An Outtake: Walking the Wall
Welcome to a section I wrote in an early draft of The Spell of the Black Dagger, then cut before sending it off to the publisher.
This excerpt is an earlier version of part of Chapter Ten -- specifically, most of page 76 in the original Del Rey paperback, and pages 72-73 in the Wildside edition.
Walking the top of the city wall was not really a military necessity any more, if it ever had been; the Hegemony of the Three Ethshars had been at peace since the destruction of the Northern Empire and the end of the Great War, over two centuries earlier, and Ethshar of the Sands was forty leagues from either the nearest Small Kingdoms or the Sardironese border. True, the Pirate Towns were a mere dozen or so leagues to the west, but no army could cross that thirty-some miles without advance warning reaching the city. Besides, the Pirate Towns, or any other enemies, were far more likely to attack by sea than by land.
And as if that weren't enough, the watchers atop the towers could see farther than a soldier on the ramparts.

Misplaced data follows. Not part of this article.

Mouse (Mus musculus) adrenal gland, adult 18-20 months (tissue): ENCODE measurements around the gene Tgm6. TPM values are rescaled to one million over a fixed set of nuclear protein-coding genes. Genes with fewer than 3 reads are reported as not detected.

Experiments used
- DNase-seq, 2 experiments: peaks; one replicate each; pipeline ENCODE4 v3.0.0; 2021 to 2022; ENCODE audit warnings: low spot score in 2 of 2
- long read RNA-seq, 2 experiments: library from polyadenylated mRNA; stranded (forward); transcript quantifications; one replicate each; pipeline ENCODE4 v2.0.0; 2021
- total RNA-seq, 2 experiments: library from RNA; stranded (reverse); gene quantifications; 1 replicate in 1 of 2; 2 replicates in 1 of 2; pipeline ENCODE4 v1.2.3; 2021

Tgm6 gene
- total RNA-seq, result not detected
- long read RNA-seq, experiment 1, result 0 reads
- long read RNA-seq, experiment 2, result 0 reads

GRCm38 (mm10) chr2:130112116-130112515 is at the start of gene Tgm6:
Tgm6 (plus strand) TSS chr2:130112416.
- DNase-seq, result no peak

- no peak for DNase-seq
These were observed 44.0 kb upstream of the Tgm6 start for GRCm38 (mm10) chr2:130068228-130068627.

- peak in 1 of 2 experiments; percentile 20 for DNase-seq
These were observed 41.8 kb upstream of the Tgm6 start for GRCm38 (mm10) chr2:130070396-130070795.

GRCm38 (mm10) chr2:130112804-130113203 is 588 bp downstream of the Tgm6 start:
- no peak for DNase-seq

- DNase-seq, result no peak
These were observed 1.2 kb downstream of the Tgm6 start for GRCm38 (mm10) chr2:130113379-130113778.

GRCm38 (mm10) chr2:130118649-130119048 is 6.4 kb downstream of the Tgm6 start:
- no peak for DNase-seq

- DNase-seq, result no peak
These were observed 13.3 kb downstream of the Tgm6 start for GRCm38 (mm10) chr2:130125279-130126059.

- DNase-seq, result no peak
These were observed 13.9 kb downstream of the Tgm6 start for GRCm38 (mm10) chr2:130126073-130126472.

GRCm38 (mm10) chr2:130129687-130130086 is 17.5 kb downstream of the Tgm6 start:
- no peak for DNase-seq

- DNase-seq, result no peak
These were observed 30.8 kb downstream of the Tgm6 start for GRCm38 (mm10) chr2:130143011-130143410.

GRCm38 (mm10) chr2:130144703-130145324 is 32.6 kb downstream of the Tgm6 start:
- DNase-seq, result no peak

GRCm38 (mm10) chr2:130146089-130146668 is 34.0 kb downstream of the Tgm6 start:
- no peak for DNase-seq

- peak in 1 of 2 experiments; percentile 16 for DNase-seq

But walking the wall was a tradition, and it did serve a purpose both for discipline and for maintenance -- it was an active but not unpleasant duty, useful for keeping bored soldiers busy, and those soldiers had strict orders to report any signs of wear and damage along the route.
The lieutenant was somewhat apologetic about keeping Deran on his scheduled assignment after his late night out working, but Deran insisted that he didn't mind a day on the ramparts, not even when his scheduled partner turned up sick in bed with a "phthisic" that bore a suspicious resemblance to a hangover. The weather was hot, especially for this late in the summer, but it was pleasantly sunny, and atop the wall the breeze could reach him and cool him.
Deran strolled along the wall, whistling softly, taking his time. He studied the stonework, peered out over the surrounding countryside, and paused every so often to look down at the city itself, at the ragged inhabitants of the Wall Street Field, the tawdry homes and shops on Wall Street, and the rooftops and streets beyond.